Relationship between serum uric acid levels with chronic kidney disease in a Southeast Asian population

Bancha Satirapoj, Ouppatham Supasyndh, Amnart Chaiprasert, Prajej Ruangkanchanasetr, Inseey Kanjanakul, Duangporn Phulsuksombuti, Darunee Utainam, Panbuppa Choovichian
Nephrology 2010, 15 (2): 253-8

AIM: Elevated serum uric level has been suggested as a risk factor for chronic kidney disease (CKD). The relationship between serum uric acid level, and CKD in a Southeast Asian population was examined.

METHODS: In a cross-sectional study, authors surveyed 5618 subjects, but 5546 participants were included. The glomerular filtration rate (GFR) values were calculated by the Modification of Diet in Renal Disease (MDRD) equation. CKD was defined as a GFR of less than 60 mL/min per 1.73 m(2). Multivariate binary logistic regression was used to determine the association between serum uric acid level and CKD.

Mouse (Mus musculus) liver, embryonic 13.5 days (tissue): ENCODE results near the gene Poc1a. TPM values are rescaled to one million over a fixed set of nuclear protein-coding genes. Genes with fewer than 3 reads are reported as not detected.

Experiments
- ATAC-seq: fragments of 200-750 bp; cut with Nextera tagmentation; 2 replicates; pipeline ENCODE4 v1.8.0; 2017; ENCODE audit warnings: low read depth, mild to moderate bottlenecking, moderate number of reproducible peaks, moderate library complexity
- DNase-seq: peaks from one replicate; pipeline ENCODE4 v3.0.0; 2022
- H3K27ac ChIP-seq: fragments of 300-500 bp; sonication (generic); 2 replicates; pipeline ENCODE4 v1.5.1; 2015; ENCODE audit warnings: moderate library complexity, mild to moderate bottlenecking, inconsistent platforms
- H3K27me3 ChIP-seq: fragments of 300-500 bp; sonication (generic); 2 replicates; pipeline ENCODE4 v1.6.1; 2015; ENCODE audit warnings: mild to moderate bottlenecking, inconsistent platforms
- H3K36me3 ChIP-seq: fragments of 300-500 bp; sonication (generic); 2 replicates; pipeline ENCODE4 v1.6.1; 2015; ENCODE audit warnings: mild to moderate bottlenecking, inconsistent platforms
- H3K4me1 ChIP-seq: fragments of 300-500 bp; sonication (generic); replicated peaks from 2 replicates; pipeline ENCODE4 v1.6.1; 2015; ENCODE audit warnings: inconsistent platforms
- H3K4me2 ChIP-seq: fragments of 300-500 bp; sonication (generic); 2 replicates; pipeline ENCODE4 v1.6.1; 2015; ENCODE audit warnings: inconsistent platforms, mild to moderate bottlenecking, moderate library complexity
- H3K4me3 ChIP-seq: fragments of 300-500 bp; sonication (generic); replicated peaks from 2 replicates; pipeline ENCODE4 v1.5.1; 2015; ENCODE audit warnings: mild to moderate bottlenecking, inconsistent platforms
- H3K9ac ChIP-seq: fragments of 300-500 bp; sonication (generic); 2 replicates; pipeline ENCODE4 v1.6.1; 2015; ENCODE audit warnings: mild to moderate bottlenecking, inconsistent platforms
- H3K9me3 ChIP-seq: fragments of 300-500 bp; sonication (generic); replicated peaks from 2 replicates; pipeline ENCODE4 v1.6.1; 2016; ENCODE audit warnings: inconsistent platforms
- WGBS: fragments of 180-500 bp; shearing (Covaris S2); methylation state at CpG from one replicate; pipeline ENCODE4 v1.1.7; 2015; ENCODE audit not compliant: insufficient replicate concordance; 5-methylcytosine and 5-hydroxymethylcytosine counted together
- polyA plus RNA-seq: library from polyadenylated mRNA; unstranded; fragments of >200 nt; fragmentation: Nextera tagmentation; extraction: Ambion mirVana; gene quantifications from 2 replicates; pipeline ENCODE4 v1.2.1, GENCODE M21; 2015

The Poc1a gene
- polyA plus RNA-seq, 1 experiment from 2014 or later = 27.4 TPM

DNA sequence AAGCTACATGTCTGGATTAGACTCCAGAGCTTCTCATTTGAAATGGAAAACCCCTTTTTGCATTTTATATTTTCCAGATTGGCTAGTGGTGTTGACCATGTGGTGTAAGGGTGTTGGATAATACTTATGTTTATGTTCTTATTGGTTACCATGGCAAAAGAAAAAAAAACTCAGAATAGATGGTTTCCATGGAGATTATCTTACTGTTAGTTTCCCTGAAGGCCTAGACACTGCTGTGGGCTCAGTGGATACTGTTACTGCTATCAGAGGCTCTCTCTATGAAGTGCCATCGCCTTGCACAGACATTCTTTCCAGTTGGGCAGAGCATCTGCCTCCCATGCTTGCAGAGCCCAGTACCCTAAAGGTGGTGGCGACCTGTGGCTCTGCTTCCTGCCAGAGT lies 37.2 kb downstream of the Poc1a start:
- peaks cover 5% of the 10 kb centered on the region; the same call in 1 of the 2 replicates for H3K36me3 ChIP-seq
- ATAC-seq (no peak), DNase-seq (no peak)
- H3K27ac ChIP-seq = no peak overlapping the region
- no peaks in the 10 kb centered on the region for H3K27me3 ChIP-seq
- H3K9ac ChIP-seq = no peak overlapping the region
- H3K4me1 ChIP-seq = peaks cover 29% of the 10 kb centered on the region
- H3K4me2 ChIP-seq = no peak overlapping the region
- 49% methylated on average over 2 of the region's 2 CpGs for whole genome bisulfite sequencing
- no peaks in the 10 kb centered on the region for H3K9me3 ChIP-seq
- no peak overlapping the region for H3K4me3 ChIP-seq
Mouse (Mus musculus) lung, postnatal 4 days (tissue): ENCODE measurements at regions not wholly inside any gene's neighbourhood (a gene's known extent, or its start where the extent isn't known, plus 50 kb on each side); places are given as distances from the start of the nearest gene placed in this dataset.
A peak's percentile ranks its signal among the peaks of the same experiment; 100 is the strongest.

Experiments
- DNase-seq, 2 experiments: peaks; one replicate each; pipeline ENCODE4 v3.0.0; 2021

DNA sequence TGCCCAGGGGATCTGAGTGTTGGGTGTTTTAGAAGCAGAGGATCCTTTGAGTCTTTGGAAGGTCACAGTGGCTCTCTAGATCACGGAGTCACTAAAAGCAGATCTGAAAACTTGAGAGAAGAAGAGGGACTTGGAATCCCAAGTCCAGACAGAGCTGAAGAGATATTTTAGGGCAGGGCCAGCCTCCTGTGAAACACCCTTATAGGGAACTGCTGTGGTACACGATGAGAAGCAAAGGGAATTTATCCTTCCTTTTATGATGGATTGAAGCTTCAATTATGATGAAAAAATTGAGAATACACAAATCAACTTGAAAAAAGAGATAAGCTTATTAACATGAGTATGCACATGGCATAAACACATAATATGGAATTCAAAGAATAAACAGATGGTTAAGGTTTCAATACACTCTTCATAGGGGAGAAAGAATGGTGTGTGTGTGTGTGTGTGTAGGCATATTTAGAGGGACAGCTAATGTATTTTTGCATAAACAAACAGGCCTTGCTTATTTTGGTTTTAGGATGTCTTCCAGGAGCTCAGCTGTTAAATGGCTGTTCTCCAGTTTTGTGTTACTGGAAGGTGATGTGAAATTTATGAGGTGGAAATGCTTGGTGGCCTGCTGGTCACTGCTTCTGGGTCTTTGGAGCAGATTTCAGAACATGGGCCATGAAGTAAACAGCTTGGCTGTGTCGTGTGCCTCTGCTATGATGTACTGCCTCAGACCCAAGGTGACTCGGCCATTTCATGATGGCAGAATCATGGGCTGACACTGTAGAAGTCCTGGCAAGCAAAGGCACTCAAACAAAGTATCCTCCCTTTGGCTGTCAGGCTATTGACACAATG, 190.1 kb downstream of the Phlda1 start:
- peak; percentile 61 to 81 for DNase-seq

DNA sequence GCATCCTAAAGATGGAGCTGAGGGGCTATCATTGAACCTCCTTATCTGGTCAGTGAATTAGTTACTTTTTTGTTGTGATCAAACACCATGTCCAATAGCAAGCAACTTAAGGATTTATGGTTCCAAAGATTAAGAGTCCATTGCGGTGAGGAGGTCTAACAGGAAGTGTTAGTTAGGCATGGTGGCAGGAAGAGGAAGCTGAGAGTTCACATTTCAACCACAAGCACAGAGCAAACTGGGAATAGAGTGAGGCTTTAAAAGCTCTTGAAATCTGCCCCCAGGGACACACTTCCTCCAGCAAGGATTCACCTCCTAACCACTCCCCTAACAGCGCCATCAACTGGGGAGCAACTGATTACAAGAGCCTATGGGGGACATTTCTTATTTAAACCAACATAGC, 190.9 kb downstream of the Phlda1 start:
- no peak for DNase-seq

RESULTS: The prevalence of CKD in serum uric acid quartiles: first quartile, 5.3 mg/dL or less; second quartile, 5.4-6.4 mg/dL; third quartile, 6.5-7.6 mg/dL; and fourth quartile, 7.7 mg/dL or more were 1.8%, 3.6%, 5.5% and 11.9%, respectively (P < 0.001). The mean values of estimated GFR in participants with CKD and without CKD were 53.44 +/- 7.72 and 81.26 +/- 12.48 mL/min per 1.73 m(2) respectively. In the entire participants, there were 6.76% with hypertension and 2.64% with diabetes as a comorbid disease. Compared with serum uric acid first quartile, the multivariate-adjusted odds for CKD of the fourth, third and second quartile were 10.94 (95% confidence interval (CI), 6.62-16.08), 4.17 (95% CI, 2.51-6.92) and 2.38 (95% CI, 1.43-3.95), respectively.

CONCLUSION: High serum uric acid level was independently associated with increased prevalence of CKD in the Southeast Asian population. Detection and treatment of hyperuricaemia should be attended as a strategy to prevent CKD.

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